Air-Filtering Plants

February 2nd, 2021

Dracena

This large group of houseplants offers selections in all shapes, sizes, and colors. The tall corn plant (D. fragrans ‘Massangeana’) looks at home in a corner, while the colorful striped leaves of ‘Lemon Lime’ (D. deremensis ‘Lemon Lime’) and the day-glow ‘Limelight’ (D. deremensis ‘Limelight’) brighten up a dark spot. These selections flourish in low light, while the Madagascar Dragon Tree (D. marginata) prefers bright light.

Care: There’s a dracaena for every light situation. Keep the soil damp but not soggy. A pot sitting in a water-filled saucer is the kiss of death for this plant. Feed monthly during spring and summer with an all-purpose liquid fertilizer.

Eliminates: formaldehyde, xylene, toluene, benzene, trichloroethylene

Peace Lily

In the 1980s, NASA and the Associated Landscape Contractors of America discovered that peace lilies absorb benzene, formaldehyde, trichloroethylene, and more. To maximize the plant’s air-cleansing potential, keep the foliage dust-free. Pristine white blooms are a bonus with this efficient plant.

Care: The peace lily thrives in both low and bright light. Keep the soil slightly moist and feed monthly during spring and summer with an all-purpose liquid fertilizer. Low-light conditions inhibit flower production.

Eliminates: formaldehyde, benzene, trichloroethylene, xylene, ammonia, and more

Pothos

Virtually indestructible, golden pothos consistently grows in high gear and is considered one of the most effective indoor purifiers of the plant world. Show it off in a hanging basket or place in small 6-inch pots at the base of a tall indoor tree (such as the Dracaena corn plant) to cascade over the pot’s edge. The newest selection, ‘Neon,’ boasts brilliant, glowing foliage.

Care: Golden pothos grows in any light situation except direct sunlight. Water it when the soil becomes dry to the touch. Feed monthly with an all-purpose liquid plant food and trim long tendrils when the plant becomes too large.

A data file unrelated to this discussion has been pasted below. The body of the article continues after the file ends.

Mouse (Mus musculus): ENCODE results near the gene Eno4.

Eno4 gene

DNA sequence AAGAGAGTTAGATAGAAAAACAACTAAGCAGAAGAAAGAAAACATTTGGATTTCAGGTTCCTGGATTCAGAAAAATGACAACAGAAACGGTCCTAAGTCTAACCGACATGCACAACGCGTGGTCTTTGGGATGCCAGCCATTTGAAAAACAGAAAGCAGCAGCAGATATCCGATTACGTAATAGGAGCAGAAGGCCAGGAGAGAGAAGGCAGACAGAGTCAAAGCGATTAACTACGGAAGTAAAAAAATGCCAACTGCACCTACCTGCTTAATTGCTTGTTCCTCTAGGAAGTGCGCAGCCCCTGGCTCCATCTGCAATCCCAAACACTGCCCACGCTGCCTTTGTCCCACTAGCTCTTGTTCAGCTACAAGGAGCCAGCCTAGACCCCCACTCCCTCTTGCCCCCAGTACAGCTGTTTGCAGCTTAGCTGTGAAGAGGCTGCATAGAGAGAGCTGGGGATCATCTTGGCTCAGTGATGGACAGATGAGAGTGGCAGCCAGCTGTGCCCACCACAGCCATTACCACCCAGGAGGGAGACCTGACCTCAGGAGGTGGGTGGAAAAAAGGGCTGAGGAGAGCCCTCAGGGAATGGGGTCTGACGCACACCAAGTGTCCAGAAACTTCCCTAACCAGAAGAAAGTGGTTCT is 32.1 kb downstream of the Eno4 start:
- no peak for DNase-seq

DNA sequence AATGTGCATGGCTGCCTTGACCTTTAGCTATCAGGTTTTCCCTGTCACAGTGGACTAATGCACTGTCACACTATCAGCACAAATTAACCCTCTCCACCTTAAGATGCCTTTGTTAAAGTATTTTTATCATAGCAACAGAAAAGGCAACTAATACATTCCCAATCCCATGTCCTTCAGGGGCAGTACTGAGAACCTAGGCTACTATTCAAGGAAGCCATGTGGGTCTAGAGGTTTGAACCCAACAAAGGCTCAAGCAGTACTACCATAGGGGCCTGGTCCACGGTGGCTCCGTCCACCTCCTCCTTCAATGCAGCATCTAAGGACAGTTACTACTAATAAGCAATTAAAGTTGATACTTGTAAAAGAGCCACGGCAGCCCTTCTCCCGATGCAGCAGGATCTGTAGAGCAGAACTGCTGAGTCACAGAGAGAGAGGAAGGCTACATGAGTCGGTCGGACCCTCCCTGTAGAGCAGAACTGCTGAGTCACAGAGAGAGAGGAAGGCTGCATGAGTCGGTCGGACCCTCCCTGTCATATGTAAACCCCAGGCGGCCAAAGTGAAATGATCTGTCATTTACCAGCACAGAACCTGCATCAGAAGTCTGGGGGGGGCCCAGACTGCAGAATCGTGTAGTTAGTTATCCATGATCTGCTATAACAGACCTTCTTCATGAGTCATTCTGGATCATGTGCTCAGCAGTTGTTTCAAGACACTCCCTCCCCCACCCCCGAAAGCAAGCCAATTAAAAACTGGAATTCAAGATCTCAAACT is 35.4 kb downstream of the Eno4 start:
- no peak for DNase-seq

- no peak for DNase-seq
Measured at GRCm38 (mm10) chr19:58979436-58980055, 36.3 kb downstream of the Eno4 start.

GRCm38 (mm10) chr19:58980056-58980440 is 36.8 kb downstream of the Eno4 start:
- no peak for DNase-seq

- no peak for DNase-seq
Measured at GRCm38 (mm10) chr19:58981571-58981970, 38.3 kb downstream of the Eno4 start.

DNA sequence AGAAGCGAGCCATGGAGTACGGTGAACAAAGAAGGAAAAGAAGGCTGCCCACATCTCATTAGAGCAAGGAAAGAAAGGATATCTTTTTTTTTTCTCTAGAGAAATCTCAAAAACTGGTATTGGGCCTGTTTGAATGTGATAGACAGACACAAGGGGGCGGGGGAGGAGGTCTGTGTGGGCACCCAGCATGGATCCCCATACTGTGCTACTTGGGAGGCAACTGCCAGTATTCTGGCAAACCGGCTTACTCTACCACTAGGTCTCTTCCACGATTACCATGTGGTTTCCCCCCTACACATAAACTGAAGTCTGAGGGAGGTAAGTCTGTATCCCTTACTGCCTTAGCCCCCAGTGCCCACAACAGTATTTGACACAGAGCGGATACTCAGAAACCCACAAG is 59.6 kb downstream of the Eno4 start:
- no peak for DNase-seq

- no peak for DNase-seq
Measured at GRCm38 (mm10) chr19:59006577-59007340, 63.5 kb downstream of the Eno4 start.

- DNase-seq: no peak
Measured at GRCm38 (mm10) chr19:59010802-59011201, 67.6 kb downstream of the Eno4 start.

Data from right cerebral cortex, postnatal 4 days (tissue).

Eliminates: formaldehyde, xylene, toluene, benzene, carbon monoxide, and more

Rubber Tree Plant

Rubber plants are evergreen trees from India. Tropical in appearance, they make handsome container specimens. Leaves are typically broad, deep green and shiny. However, some varieties exhibit cream variegated and purple tinged foliage. Roots are produced ‘aerially,’ which oftentimes entwine around the trunk forming interesting entangled shapes and buttressing. Tests have shown that rubber plants are especially efficient at removing formaldehyde from the air.

Care: Grow in full or bright, filtered light. When in growth, water moderately and apply a high nitrogen fertilizer monthly. Keep the compost moist in winter. Some pruning may be necessary to reduce plant size. Retain leaf shine by wiping with a damp cloth periodically.

Eliminates: carbon monoxide, formaldehyde, trichloroethylene and more

Aloe

This easy-to-grow, sun-loving succulent helps clear formaldehyde and benzene, which can be a byproduct of chemical-based cleaners, paints and more. Aloe is a smart choice for a sunny kitchen window. Beyond its air-clearing abilities, the gel inside an aloe plant can help heal cuts and burns.

Spider plant (Chlorophytum comosum)

Even if you tend to neglect houseplants, you’ll have a hard time killing this resilient plant. With lots of rich foliage and tiny white flowers, the spider plant battles benzene, formaldehyde, carbon monoxide and xylene, a solvent used in the leather, rubber and printing industries. As an added bonus, this plant is also considered a safe houseplant if you have pets in the house.

Snake plant (Sansevieria trifasciata ‘Laurentii’)

Also known as mother-in-law’s tongue, this plant is one of the best for filtering out formaldehyde, which is common in cleaning products, toilet paper, tissues and personal care products. Put one in your bathroom — it’ll thrive with low light and steamy humid conditions while helping filter out air pollutants.

Chinese evergreen (Aglaonema Crispum ‘Deborah’)

This easy-to-care-for plant can help filter out a variety of air pollutants and begins to remove more toxins as time and exposure continues. Even with low light, it will produce blooms and red berries.

Heartleaf philodendron (Philodendron oxycardium)

This climbing vine plant isn’t a good option if you have kids or pets — it’s toxic when eaten, but it’s a workhorse for removing all kinds of VOCs. Philodendrons are particularly good at battling formaldehyde from sources like particleboard.

Leave a Reply

Your email address will not be published. Required fields are marked *